The Cassini spacecraft captures Saturn's moon Rhea at crescent phase, a view never visible from Earth. Near the terminator, a few of Rhea's many craters show up in sharp relief.
With a diameter of 949 miles (1,528 kilometers) Rhea is Saturn's second-largest moon.
This view looks toward the leading hemisphere of Rhea. North on Rhea is up and rotated 12 degrees to the right.
The image was taken in visible light with the Cassini spacecraft narrow-angle camera on Nov. 6, 2012. The view was obtained at a distance of approximately 1.2 million miles (1.9 million kilometers) from Rhea and at a Sun-Rhea-spacecraft, or phase, angle of 129 degrees. Scale in the original image was 7 miles (11 kilometers) per pixel. The image was magnified by a factor of 1.5 to enhance the visibility of surface features.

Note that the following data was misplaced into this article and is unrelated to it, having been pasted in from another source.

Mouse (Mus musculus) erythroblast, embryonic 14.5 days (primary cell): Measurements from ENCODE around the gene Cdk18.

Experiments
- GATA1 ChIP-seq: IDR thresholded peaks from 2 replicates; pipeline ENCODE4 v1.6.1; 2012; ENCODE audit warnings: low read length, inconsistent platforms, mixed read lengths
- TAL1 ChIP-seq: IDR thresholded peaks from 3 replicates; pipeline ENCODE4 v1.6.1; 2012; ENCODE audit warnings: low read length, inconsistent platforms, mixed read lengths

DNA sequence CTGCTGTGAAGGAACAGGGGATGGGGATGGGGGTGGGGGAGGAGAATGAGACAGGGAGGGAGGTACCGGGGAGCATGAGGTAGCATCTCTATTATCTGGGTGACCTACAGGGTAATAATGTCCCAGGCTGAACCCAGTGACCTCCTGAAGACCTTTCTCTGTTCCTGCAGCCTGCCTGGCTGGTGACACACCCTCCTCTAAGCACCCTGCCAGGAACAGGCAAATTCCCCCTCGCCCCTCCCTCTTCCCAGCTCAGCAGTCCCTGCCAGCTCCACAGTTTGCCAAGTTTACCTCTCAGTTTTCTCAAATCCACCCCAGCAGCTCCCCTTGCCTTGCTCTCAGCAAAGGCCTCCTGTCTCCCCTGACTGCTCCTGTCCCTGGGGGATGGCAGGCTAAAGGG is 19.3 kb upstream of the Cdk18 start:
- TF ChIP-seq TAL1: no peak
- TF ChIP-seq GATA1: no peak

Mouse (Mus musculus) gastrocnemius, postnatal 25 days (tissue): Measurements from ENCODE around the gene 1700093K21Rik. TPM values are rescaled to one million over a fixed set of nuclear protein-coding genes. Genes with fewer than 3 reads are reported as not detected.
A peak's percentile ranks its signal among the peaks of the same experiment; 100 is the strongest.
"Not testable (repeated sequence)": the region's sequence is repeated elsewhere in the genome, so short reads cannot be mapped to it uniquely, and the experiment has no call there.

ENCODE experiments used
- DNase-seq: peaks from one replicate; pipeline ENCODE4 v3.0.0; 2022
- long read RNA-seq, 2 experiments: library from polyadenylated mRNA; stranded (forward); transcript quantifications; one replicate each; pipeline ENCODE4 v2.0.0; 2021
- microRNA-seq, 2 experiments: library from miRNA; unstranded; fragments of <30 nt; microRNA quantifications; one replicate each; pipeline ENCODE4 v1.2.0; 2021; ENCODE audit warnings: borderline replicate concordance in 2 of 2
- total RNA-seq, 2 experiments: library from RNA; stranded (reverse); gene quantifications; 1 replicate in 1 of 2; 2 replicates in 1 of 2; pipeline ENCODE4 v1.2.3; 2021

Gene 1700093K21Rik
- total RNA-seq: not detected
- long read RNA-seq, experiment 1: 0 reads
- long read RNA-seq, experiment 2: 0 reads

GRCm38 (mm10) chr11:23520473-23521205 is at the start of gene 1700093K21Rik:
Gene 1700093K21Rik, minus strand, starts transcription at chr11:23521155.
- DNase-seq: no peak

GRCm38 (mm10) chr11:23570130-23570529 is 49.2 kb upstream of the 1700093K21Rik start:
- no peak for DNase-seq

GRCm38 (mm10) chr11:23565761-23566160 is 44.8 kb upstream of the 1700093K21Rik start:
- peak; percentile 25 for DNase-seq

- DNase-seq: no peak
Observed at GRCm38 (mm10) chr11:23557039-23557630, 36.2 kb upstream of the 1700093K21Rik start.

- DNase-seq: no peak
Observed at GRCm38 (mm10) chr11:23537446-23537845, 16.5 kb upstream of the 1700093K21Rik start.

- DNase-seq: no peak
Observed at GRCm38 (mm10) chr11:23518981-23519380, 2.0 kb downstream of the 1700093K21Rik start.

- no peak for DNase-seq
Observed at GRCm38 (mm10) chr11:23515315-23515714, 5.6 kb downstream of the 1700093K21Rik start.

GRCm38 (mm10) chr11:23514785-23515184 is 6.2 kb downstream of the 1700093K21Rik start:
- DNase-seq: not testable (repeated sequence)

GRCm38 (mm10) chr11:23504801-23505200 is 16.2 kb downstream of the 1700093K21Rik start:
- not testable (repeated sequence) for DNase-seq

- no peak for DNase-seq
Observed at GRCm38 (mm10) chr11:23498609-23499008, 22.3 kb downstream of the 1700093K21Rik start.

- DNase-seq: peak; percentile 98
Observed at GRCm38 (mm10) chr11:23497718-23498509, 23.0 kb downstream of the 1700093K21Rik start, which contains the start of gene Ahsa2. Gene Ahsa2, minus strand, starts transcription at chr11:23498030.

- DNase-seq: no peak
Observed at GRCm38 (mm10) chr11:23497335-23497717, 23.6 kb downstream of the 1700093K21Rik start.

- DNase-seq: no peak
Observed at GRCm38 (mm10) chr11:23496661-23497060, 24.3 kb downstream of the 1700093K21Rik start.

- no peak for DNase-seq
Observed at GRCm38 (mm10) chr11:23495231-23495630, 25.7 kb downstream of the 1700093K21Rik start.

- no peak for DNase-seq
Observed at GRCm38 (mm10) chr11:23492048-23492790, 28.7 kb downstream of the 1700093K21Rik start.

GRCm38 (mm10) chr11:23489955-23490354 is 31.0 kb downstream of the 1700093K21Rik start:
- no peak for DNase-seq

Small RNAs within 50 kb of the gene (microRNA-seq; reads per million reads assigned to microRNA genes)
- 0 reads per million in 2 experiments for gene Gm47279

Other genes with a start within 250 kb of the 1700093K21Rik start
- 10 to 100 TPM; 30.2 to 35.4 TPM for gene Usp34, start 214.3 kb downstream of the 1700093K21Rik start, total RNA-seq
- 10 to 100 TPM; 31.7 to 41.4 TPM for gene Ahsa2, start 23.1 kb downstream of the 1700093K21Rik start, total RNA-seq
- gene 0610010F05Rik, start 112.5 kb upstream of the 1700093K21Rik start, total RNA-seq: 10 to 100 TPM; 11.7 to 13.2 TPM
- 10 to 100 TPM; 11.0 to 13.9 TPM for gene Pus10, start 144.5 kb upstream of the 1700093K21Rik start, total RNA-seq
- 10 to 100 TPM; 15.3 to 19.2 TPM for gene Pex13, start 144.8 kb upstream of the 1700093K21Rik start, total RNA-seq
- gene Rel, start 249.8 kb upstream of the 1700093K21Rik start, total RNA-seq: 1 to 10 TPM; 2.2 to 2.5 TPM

The Cassini-Huygens mission is a cooperative project of NASA, the European Space Agency and the Italian Space Agency. The Jet Propulsion Laboratory, a division of the California Institute of Technology in Pasadena, manages the mission for NASA's Science Mission Directorate, Washington, D.C. The Cassini orbiter and its two onboard cameras were designed, developed and assembled at JPL. The imaging operations center is based at the Space Science Institute in Boulder, Colo.
For more information about the Cassini-Huygens mission visit http://saturn.jpl.nasa.gov. The Cassini imaging team homepage is at http://ciclops.org.